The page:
Thus it was with Gideon, while passing through his difficult work, doing it so well, and doing it without a murmur, though Satan stirred up opposition to him on all hands. He whom he served looked on with supreme satisfaction, gave him all needed strength to persevere till it was accomplished, gave him complete success in the result, and prepared for him a great reward in the future. For, conspicuous as a star of the first magnitude, shines the name of Gideon, in the Orion nebula of the New Testament heavens (Heb ). Gideon, by his fidelity, was now making history, one of the brightest pages, where there are so many bright. He was the iron cable that would not break, but kept sure and stedfast, when so many others were snapping asunder at the pitching and heeling of the vessel, as the waves were carrying it right on the rocks. Such a man deserves to be esteemed through all time; and there never, we believe, will come a time, even in the bright ages of New Testament history, when such a man need be ashamed to show his face. Already he has a place among the fixed stars of the Church's sky. And this motto may be written under his name:—"Blessed is the man that endureth trial, for when he is tried he shall receive the crown of life, which the Lord hath promised to them that love Him" (Jas 1:12).

5. God has all hearts in His hand, and all events at His disposal. However hopeless the web of difficulties with which God's servant in this matter was surrounded, the great Ruler of Providence found ways and means of extricating him from danger, without any miraculous interposition. We are not to forget that God exercises complete control over the workings of every man's mind, every moment of his life, and leads him to form this or that impression, this or that purpose, this or that idea, without in the least interfering with the full measure of liberty which belongs to him, as a rational and voluntary agent. It was not in any way, a doing violence to the law of the mind's free agency, if God should (as we believe He did) turn the minds of Joash's household to think thus on this occasion. "Well! there is little doubt that the worship of Baal is at the bottom of our great misery, and if it should be reckoned by these old Canaanites, such a terrible affront to their god to do as Gideon has done, still it will be a great step to our much needed relief, and since it has been done, let it so remain, for we cannot lay a hand on the noble young man who is the pride of the family, and himself all but the idol of the district. No, we will rally round him, if any hostile hand should be raised. "To think thus would be not unnatural—and yet it would be all of God's over-ruling.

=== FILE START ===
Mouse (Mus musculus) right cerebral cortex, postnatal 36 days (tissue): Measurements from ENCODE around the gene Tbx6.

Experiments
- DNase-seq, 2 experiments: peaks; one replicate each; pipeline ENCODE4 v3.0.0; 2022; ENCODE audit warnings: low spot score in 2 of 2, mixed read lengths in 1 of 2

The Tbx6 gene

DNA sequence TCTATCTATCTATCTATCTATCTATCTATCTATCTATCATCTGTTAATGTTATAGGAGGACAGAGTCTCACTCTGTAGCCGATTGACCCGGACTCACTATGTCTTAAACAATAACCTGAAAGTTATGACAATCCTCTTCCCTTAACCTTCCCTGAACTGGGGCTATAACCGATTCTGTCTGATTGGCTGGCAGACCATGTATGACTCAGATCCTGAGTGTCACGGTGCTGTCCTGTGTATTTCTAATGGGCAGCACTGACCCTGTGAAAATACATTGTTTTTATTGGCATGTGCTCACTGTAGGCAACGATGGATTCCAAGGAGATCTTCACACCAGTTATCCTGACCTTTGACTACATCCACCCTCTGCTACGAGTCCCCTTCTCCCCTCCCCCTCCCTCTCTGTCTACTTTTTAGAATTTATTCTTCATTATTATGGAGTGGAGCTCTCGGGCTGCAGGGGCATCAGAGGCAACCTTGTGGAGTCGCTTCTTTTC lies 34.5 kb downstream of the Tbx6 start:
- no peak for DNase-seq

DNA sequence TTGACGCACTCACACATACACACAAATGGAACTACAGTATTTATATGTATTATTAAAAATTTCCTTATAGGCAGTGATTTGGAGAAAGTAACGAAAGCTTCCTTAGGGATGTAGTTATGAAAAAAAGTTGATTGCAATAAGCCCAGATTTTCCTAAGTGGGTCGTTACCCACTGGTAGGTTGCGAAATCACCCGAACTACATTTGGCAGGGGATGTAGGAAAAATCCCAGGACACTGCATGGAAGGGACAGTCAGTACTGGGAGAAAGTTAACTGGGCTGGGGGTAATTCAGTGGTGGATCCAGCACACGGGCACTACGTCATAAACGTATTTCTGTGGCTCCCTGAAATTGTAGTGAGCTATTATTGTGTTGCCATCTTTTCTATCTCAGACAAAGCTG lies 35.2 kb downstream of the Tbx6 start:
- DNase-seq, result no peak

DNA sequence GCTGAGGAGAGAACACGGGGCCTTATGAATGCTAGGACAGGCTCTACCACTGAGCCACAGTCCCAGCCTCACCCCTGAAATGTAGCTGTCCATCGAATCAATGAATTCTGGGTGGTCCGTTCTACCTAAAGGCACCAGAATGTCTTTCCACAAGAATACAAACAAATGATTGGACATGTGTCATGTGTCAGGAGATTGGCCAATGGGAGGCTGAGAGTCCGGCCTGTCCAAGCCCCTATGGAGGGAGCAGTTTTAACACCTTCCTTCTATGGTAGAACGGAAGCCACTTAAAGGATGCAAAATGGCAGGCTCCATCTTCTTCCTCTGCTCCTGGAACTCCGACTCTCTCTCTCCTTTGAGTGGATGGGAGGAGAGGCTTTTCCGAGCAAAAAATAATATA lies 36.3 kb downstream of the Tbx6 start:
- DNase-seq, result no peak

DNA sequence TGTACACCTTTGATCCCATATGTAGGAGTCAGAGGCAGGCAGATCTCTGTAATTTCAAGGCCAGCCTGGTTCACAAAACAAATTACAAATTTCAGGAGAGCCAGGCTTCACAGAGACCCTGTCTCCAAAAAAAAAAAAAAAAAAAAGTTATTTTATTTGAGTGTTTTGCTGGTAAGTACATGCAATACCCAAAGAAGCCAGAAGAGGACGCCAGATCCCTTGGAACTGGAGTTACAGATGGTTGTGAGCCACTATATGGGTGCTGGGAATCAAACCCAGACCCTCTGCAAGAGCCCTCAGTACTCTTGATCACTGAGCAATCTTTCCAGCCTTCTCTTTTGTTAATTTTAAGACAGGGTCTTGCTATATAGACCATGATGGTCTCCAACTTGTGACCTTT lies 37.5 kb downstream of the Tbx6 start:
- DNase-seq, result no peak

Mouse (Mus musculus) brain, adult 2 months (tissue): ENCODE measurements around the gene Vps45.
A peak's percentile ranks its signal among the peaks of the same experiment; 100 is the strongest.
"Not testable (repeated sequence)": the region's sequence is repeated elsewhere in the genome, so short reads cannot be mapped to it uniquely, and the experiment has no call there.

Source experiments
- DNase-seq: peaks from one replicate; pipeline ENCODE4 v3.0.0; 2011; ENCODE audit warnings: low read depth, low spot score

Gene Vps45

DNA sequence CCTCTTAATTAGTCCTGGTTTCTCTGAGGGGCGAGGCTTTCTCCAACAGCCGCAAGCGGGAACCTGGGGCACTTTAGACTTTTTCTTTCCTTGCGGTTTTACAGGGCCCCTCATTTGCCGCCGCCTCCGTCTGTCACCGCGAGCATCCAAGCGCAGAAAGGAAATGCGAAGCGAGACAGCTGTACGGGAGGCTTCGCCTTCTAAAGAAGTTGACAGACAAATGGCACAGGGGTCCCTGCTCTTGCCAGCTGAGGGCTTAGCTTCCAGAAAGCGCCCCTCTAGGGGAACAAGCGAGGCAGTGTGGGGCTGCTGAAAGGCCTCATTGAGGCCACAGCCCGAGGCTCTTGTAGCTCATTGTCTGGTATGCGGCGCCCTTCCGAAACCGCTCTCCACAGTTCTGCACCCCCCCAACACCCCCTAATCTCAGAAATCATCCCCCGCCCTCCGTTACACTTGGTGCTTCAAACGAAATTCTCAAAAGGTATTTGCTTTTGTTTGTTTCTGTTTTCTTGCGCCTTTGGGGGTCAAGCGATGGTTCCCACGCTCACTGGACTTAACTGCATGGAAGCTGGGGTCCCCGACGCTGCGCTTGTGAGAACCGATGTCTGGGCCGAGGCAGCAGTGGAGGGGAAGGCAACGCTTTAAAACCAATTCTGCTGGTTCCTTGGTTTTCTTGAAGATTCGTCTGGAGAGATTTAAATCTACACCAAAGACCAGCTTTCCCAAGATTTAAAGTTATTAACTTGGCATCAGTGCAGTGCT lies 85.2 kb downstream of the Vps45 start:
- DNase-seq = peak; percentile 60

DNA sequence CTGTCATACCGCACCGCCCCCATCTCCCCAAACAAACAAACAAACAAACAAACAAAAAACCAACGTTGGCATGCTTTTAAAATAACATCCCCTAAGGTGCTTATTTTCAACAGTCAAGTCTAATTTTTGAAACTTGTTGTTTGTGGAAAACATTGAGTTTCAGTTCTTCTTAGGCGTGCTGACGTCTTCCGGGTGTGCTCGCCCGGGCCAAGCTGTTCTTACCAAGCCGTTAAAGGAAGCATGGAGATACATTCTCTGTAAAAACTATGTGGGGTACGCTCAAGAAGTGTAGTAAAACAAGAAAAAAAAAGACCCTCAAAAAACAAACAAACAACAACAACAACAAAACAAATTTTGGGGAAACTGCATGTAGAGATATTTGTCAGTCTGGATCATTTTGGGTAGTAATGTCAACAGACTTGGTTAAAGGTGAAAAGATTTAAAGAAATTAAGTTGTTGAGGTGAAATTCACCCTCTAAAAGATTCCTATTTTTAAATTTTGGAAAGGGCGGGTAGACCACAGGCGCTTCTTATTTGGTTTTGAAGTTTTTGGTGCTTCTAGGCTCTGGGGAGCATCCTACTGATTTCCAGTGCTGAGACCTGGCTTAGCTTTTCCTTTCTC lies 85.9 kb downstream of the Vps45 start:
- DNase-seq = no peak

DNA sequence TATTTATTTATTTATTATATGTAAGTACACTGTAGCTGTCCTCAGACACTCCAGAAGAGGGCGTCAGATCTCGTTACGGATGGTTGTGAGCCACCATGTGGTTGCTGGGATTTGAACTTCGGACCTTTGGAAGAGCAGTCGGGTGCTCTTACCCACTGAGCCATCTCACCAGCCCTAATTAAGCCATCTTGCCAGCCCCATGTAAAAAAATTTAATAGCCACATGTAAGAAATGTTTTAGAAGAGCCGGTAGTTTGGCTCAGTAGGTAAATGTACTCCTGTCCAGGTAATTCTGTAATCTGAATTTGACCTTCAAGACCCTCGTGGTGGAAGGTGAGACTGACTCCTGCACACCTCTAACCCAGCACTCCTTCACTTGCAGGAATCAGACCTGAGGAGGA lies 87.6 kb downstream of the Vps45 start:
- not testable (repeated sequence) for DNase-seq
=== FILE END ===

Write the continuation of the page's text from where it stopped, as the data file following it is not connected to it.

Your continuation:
Verses 33-40

CHAPTER 6—Jud

PREPARATIONS FOR THE CONFLICT

CRITICAL NOTES.— Jud . Then all the Midianites and the Amalekites.] As to the Amalekites, see Jud 6:3, and ch. Jud 3:13. God puts a special brand on the name of Amalek. He would "blot out the remembrance of that people from under heaven" (Exo 17:14; Exo 17:16). They were in the line of Esau, and carried down through all their generations, a spirit of bitter and relentless malevolence, such as the elder brother at first cherished for the younger. They were the first heathen nation to make war on the kingdom of God. (So some read Num 24:20). Their fight with Israel at Rephidim was malicious. They had no reason for it, but bitter hatred. They strove to prevent God's own people from partaking of the sacred blessing of water, from the smitten rock. They also cruelly slaughtered the sick and feeble, or the women and children, who were in the rear of the camp (Deu 25:17-19). They joined with the Canaanites in smiting Israel at Hormah (Num 14:45). They fought against Israel along with Eglon, king of Moab (ch. Jud 3:13). Now they did the same with the Midianites. They invaded the South and smote Ziklag in David's time (1 Samuel 30). And they seem to have had wars with the tribe of Simeon in the days of Hezekiah (1Ch 4:41-43). It is a dangerous thing to hate those whom God loves.